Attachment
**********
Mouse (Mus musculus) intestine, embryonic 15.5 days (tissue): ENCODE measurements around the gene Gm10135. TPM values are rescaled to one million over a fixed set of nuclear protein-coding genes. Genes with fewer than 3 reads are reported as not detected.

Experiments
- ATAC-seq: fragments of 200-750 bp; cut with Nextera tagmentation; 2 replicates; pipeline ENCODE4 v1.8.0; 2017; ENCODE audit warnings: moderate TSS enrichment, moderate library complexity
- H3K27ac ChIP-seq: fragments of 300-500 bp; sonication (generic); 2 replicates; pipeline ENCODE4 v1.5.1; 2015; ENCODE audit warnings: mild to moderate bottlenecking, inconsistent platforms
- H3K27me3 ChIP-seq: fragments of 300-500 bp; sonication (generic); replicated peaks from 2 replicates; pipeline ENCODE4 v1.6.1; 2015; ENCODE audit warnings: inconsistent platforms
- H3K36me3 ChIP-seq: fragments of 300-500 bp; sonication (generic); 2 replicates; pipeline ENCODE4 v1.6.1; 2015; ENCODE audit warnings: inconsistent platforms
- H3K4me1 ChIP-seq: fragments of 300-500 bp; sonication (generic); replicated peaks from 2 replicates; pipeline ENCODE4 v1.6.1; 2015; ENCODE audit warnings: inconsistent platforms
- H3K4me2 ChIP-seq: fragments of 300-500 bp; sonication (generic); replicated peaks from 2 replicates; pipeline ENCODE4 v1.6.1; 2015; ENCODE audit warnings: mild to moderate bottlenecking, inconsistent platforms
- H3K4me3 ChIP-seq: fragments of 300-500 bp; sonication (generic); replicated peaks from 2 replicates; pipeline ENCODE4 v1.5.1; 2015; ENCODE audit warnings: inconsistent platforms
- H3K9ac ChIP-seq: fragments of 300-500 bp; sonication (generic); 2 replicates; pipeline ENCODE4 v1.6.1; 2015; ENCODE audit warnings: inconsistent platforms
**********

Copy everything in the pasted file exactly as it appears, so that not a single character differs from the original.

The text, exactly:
Mouse (Mus musculus) intestine, embryonic 15.5 days (tissue): ENCODE measurements around the gene Gm10135. TPM values are rescaled to one million over a fixed set of nuclear protein-coding genes. Genes with fewer than 3 reads are reported as not detected.

Experiments
- ATAC-seq: fragments of 200-750 bp; cut with Nextera tagmentation; 2 replicates; pipeline ENCODE4 v1.8.0; 2017; ENCODE audit warnings: moderate TSS enrichment, moderate library complexity
- H3K27ac ChIP-seq: fragments of 300-500 bp; sonication (generic); 2 replicates; pipeline ENCODE4 v1.5.1; 2015; ENCODE audit warnings: mild to moderate bottlenecking, inconsistent platforms
- H3K27me3 ChIP-seq: fragments of 300-500 bp; sonication (generic); replicated peaks from 2 replicates; pipeline ENCODE4 v1.6.1; 2015; ENCODE audit warnings: inconsistent platforms
- H3K36me3 ChIP-seq: fragments of 300-500 bp; sonication (generic); 2 replicates; pipeline ENCODE4 v1.6.1; 2015; ENCODE audit warnings: inconsistent platforms
- H3K4me1 ChIP-seq: fragments of 300-500 bp; sonication (generic); replicated peaks from 2 replicates; pipeline ENCODE4 v1.6.1; 2015; ENCODE audit warnings: inconsistent platforms
- H3K4me2 ChIP-seq: fragments of 300-500 bp; sonication (generic); replicated peaks from 2 replicates; pipeline ENCODE4 v1.6.1; 2015; ENCODE audit warnings: mild to moderate bottlenecking, inconsistent platforms
- H3K4me3 ChIP-seq: fragments of 300-500 bp; sonication (generic); replicated peaks from 2 replicates; pipeline ENCODE4 v1.5.1; 2015; ENCODE audit warnings: inconsistent platforms
- H3K9ac ChIP-seq: fragments of 300-500 bp; sonication (generic); 2 replicates; pipeline ENCODE4 v1.6.1; 2015; ENCODE audit warnings: inconsistent platforms